Exercising Outdoors Beats the Gym By a Mile
Sure, a climate-controlled gym with amazing amenities can be a pleasant place to work out, especially in winter, but science suggests there are powerful advantages to leading an active lifestyle in the great outdoors.
Sure, a climate-controlled gym with amazing amenities can be a pleasant place to work out, especially in winter, but science suggests there are powerful advantages to leading an active lifestyle in the great outdoors. When the weather permits, take your workout back to nature for a variety of benefits to body, mind and soul.
“My patients tend to exercise more when they can get outside,” says Sandra Carlson, M.D., an internist in Glen Rock. “It’s less boring. You can see flowers, see people, enjoy the sunshine, breathe the fresh air. It increases endorphins and makes you feel alive.” And now there’s research to support outdoor exercise’s benefits.
Boost Energy and Reduce Tension
For example, a team from England’s Peninsula College of Medicine and Dentistry analyzed 11 trials that included more than 800 adults. They found that, when compared with indoor exercise, outdoor activity was associated with increased energy and revitalization, as well as decreased confusion, anger, depression and tension.
Outdoor exercisers also reported enjoying their workouts more, and were more likely to say they planned to repeat them than those who were holed up inside a gym. Many also had lower levels of cortisol (a hormone produced in response to stress) than their indoor counterparts, and said exposure to sunlight improved their mood. In addition, people who walked outside completed an average of 30 minutes more exercise per week than those who exercised indoors.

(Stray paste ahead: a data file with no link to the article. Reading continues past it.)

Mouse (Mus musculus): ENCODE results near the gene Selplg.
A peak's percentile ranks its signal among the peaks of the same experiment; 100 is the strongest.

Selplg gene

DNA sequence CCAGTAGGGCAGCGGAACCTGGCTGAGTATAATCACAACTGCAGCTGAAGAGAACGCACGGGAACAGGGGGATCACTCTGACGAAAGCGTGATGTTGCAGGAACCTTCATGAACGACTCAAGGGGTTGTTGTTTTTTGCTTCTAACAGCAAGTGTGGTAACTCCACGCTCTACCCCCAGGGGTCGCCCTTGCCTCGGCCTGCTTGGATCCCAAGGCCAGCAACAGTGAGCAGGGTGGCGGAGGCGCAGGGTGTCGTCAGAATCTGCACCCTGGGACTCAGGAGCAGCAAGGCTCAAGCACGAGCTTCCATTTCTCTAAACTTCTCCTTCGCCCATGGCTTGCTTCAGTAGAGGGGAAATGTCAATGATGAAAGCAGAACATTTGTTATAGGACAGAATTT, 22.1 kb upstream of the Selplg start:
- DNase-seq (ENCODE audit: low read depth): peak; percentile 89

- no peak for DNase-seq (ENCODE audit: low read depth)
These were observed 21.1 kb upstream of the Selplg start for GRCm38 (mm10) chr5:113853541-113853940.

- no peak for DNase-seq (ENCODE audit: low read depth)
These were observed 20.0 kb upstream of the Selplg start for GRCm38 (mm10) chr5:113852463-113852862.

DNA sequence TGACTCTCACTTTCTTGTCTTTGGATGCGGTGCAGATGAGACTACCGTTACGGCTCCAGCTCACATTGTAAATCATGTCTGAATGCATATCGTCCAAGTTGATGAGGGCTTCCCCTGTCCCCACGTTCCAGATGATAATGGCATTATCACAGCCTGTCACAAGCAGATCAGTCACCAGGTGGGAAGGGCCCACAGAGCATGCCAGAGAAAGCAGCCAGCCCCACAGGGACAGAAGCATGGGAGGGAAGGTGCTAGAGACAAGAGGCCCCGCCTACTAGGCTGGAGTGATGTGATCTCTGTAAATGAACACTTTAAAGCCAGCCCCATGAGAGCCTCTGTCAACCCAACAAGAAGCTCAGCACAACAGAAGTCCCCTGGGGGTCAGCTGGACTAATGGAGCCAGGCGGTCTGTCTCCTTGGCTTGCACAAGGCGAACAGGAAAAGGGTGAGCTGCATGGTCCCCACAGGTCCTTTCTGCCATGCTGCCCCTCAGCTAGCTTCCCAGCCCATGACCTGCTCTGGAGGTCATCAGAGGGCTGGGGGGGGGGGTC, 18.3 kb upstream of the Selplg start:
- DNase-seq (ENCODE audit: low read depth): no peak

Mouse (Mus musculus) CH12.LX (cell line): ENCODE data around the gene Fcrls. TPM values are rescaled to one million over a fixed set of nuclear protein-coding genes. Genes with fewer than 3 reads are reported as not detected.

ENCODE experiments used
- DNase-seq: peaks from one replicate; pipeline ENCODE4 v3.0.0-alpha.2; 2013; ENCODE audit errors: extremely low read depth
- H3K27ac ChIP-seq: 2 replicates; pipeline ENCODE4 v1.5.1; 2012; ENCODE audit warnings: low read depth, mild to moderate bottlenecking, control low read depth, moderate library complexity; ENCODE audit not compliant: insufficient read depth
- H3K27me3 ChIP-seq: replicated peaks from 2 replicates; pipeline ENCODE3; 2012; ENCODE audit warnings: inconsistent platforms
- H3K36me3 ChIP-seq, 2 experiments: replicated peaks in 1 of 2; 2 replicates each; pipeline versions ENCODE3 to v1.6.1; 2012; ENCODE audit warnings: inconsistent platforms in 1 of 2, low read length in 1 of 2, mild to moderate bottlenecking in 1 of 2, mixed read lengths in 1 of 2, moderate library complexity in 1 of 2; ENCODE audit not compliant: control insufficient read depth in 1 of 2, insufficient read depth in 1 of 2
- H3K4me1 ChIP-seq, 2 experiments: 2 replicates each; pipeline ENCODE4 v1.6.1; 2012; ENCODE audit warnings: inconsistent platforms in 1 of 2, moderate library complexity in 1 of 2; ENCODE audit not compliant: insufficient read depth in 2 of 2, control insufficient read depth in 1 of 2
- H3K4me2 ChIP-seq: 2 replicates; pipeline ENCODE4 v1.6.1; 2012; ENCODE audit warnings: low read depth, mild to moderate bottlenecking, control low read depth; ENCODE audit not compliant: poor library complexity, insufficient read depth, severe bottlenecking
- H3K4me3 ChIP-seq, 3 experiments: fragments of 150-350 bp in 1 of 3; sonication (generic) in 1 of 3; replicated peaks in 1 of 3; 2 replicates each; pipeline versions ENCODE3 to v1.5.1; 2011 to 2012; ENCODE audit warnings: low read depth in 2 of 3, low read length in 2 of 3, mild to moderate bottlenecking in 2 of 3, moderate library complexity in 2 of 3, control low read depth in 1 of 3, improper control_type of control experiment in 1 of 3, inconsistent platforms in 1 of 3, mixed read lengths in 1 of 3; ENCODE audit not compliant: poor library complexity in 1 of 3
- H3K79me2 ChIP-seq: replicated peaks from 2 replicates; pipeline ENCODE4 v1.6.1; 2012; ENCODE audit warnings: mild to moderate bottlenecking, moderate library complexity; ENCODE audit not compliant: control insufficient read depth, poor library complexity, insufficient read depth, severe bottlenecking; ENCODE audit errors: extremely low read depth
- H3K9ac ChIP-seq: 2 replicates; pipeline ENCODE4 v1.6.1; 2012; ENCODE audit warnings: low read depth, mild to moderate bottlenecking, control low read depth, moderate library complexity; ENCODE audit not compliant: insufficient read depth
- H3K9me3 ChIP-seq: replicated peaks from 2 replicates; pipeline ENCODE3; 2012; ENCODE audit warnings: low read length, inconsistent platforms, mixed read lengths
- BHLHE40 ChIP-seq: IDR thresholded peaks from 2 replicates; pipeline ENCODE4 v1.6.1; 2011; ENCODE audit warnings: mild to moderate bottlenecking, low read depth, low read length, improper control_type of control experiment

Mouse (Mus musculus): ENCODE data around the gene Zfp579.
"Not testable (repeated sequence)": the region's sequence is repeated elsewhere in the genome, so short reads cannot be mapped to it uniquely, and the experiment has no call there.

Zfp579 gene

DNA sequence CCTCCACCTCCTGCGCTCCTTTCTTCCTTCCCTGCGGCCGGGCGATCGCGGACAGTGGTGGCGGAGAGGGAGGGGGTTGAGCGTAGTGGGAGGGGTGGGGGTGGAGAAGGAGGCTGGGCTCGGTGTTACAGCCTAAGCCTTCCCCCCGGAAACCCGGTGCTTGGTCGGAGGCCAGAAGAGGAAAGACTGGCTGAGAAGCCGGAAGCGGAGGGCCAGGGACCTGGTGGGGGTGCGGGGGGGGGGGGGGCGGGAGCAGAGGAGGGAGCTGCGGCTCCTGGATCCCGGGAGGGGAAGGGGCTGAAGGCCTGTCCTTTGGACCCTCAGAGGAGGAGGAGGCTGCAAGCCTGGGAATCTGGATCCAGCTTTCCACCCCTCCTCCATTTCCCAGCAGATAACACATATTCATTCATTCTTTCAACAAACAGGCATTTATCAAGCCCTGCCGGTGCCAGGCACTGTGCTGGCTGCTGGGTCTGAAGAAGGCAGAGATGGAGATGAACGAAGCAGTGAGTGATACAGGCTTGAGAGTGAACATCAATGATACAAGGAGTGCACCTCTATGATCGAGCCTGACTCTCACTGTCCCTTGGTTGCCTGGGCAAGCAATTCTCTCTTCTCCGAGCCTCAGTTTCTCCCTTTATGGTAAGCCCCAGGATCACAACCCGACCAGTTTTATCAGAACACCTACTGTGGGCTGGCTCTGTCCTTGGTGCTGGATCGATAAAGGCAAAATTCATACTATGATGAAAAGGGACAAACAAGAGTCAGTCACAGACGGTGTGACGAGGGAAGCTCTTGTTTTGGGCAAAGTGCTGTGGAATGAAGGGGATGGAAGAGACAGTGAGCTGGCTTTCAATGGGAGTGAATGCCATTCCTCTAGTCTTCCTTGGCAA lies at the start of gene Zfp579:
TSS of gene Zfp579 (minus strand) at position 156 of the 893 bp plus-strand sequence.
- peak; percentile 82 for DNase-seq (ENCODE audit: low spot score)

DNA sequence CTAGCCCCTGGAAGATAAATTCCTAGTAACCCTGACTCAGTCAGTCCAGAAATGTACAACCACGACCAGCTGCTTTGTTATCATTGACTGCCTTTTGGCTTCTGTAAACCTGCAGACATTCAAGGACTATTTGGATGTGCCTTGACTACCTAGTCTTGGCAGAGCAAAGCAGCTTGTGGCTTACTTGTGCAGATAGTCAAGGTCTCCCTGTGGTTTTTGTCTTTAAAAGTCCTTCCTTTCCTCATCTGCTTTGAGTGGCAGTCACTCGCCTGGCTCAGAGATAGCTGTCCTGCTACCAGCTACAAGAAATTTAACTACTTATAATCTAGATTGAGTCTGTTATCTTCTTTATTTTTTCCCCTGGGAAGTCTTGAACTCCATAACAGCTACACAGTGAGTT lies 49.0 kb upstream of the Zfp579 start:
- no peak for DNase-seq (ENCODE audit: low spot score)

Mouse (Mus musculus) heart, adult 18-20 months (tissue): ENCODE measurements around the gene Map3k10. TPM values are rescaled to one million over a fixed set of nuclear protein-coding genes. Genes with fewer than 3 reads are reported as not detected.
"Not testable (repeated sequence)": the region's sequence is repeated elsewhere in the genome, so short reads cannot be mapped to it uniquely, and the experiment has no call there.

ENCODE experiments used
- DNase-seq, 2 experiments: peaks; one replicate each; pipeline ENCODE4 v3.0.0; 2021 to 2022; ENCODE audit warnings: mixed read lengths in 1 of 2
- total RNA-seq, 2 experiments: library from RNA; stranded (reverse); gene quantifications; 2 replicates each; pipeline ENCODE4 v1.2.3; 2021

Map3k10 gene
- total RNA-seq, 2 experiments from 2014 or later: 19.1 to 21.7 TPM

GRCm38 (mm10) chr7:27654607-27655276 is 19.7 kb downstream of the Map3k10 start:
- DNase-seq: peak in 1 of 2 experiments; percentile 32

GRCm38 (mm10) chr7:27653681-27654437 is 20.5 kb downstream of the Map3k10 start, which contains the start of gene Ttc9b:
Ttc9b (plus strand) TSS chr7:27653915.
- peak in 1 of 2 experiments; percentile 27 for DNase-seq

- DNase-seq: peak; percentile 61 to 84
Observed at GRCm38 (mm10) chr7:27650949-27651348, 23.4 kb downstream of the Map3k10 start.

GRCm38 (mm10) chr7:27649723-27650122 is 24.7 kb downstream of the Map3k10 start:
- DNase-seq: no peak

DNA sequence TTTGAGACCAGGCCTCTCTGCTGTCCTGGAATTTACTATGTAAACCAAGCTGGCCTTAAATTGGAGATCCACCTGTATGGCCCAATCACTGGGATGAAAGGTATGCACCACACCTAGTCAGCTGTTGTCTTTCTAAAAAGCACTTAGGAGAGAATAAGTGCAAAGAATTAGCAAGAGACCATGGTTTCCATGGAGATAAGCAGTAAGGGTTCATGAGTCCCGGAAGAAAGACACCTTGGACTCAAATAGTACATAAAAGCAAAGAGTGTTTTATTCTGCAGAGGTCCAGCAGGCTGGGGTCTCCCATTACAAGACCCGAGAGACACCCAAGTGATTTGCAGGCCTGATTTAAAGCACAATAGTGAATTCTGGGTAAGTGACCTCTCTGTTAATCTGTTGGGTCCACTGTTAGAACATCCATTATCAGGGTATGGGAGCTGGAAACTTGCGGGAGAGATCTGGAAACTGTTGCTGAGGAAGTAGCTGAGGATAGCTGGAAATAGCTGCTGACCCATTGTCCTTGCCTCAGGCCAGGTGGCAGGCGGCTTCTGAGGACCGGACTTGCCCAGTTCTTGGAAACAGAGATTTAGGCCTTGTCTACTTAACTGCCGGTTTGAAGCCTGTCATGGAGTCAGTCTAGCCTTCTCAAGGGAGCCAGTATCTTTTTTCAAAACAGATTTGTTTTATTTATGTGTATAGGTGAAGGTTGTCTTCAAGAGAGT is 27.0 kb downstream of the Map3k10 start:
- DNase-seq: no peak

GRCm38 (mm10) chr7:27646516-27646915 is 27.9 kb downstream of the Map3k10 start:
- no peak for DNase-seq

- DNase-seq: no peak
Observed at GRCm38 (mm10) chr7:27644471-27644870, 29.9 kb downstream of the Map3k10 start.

So, which outdoor activities provide the greatest benefit? Walking is at the top of the list. It boosts cardio, is gentle on the joints, strengthens bones, can be done almost anywhere and is free. From a mental-health standpoint, it can reduce stress, improve mood and spark creativity.
Gardening is another favorite outdoor activity for many. It promotes tranquility and relaxation, and has many physical benefits as well.
According to the Centers for Disease Control, moderate activity, such as active gardening, for as little as two-and-a-half hours each week can reduce risk of obesity, high blood pressure, Type 2 diabetes, heart disease, stroke and depression.
Start Kids Early
If you have children, introduce them to outdoor fun at an early age. They’ll be more likely to carry your example into their teen and adult years, when stress-busting and health-enhancing activities become even more vital.
Being active outdoors lets you improve your fitness, while enjoying nature and relieving daily stress in the process. Now that’s what we call effective multitasking.
Don't Let Allergies Keep You Indoors
Do you love exercising outdoors but fear an allergy attack? Three key strategies will help you stay comfortable:
1. Prep your system.
During days or seasons when your allergies are at their worst, use an over-the-counter antihistamine before you exercise, says Sandra Carlson, M.D., an internist in Glen Rock. This will help stave off the allergens’ effects and may prevent an attack before it starts.
2. Pick your time.
If you have a pollen allergy, exercise early morning or late evening when pollen counts are lowest, says Dr. Carlson. If you’re allergic to mold, avoid exercising right after a rain shower, when molds are at their peak. Check the weather for the local pollen count.
3. Keep allergens outside.
After exercising, shower, wash your hair and change your clothes. You might also wish to rinse out nasal cavities using a Neti Pot filled with a saline solution—allergens tend to accumulate in nasal cavities after exercise.